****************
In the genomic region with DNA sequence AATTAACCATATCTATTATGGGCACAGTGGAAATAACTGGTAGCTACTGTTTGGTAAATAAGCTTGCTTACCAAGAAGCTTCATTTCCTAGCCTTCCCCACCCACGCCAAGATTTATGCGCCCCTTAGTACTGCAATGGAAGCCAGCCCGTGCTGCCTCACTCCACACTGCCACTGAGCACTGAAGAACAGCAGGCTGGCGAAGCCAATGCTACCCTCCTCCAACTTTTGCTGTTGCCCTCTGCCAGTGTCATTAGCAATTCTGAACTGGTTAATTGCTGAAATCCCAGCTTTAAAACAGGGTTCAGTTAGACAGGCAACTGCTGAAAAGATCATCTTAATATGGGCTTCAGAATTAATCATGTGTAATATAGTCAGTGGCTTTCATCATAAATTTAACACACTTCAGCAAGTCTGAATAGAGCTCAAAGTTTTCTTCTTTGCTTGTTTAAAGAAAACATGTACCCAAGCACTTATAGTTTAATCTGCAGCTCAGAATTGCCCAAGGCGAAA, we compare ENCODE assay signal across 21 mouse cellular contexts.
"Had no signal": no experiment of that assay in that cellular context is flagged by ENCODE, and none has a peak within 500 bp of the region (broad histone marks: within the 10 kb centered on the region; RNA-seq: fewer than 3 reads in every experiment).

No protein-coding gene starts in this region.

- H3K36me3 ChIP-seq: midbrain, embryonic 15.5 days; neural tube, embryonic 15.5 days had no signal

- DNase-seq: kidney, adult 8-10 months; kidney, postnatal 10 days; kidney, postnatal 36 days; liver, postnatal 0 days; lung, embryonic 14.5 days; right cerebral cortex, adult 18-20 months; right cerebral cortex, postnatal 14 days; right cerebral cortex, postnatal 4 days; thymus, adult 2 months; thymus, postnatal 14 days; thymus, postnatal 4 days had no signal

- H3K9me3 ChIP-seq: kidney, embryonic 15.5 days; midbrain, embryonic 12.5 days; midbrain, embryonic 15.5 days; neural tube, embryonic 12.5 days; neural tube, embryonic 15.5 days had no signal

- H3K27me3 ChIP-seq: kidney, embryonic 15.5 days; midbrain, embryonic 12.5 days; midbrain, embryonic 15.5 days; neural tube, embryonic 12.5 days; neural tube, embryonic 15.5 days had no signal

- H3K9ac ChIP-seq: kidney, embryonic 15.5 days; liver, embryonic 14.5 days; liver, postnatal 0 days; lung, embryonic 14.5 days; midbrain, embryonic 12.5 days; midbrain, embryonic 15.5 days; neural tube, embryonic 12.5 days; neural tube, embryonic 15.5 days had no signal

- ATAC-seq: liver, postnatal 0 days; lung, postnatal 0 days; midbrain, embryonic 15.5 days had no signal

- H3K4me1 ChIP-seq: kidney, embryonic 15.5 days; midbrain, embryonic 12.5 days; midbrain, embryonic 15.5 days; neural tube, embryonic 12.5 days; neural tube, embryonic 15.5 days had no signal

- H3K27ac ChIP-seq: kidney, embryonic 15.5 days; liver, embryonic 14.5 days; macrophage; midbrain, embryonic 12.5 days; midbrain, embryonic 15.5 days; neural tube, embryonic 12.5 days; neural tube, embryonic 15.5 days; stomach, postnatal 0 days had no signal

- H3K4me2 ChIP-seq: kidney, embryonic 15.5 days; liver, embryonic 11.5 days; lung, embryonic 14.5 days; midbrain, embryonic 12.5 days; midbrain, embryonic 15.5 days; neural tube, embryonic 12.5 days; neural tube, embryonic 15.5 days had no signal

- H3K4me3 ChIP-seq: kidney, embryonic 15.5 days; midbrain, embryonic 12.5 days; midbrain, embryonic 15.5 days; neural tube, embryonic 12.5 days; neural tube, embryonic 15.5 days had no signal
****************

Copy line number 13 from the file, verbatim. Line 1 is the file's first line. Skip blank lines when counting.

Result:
- H3K4me3 ChIP-seq: kidney, embryonic 15.5 days; midbrain, embryonic 12.5 days; midbrain, embryonic 15.5 days; neural tube, embryonic 12.5 days; neural tube, embryonic 15.5 days had no signal